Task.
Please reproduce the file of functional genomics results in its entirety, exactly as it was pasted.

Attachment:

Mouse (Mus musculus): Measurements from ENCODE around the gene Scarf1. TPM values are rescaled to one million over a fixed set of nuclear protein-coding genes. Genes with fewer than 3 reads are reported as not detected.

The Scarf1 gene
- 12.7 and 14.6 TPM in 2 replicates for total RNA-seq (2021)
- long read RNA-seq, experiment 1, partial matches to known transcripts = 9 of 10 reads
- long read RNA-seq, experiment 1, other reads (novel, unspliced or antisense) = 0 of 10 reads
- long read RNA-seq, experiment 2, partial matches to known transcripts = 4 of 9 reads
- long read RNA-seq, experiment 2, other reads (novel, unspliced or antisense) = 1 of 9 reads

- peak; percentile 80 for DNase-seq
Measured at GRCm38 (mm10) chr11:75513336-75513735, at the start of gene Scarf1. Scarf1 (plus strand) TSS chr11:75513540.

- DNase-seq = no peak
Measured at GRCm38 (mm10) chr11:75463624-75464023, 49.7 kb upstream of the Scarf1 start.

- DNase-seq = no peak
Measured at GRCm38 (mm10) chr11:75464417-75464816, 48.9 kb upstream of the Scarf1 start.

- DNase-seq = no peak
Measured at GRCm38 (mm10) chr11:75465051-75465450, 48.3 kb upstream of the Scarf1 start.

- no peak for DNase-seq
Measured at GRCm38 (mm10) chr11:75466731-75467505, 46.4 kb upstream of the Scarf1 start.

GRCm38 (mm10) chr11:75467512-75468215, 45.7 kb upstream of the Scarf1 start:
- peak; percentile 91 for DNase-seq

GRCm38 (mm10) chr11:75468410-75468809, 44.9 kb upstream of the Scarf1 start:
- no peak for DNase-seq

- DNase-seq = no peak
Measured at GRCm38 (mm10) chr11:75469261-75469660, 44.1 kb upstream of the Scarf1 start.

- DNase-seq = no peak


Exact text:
Mouse (Mus musculus): Measurements from ENCODE around the gene Scarf1. TPM values are rescaled to one million over a fixed set of nuclear protein-coding genes. Genes with fewer than 3 reads are reported as not detected.

The Scarf1 gene
- 12.7 and 14.6 TPM in 2 replicates for total RNA-seq (2021)
- long read RNA-seq, experiment 1, partial matches to known transcripts = 9 of 10 reads
- long read RNA-seq, experiment 1, other reads (novel, unspliced or antisense) = 0 of 10 reads
- long read RNA-seq, experiment 2, partial matches to known transcripts = 4 of 9 reads
- long read RNA-seq, experiment 2, other reads (novel, unspliced or antisense) = 1 of 9 reads

- peak; percentile 80 for DNase-seq
Measured at GRCm38 (mm10) chr11:75513336-75513735, at the start of gene Scarf1. Scarf1 (plus strand) TSS chr11:75513540.

- DNase-seq = no peak
Measured at GRCm38 (mm10) chr11:75463624-75464023, 49.7 kb upstream of the Scarf1 start.

- DNase-seq = no peak
Measured at GRCm38 (mm10) chr11:75464417-75464816, 48.9 kb upstream of the Scarf1 start.

- DNase-seq = no peak
Measured at GRCm38 (mm10) chr11:75465051-75465450, 48.3 kb upstream of the Scarf1 start.

- no peak for DNase-seq
Measured at GRCm38 (mm10) chr11:75466731-75467505, 46.4 kb upstream of the Scarf1 start.

GRCm38 (mm10) chr11:75467512-75468215, 45.7 kb upstream of the Scarf1 start:
- peak; percentile 91 for DNase-seq

GRCm38 (mm10) chr11:75468410-75468809, 44.9 kb upstream of the Scarf1 start:
- no peak for DNase-seq

- DNase-seq = no peak
Measured at GRCm38 (mm10) chr11:75469261-75469660, 44.1 kb upstream of the Scarf1 start.

- DNase-seq = no peak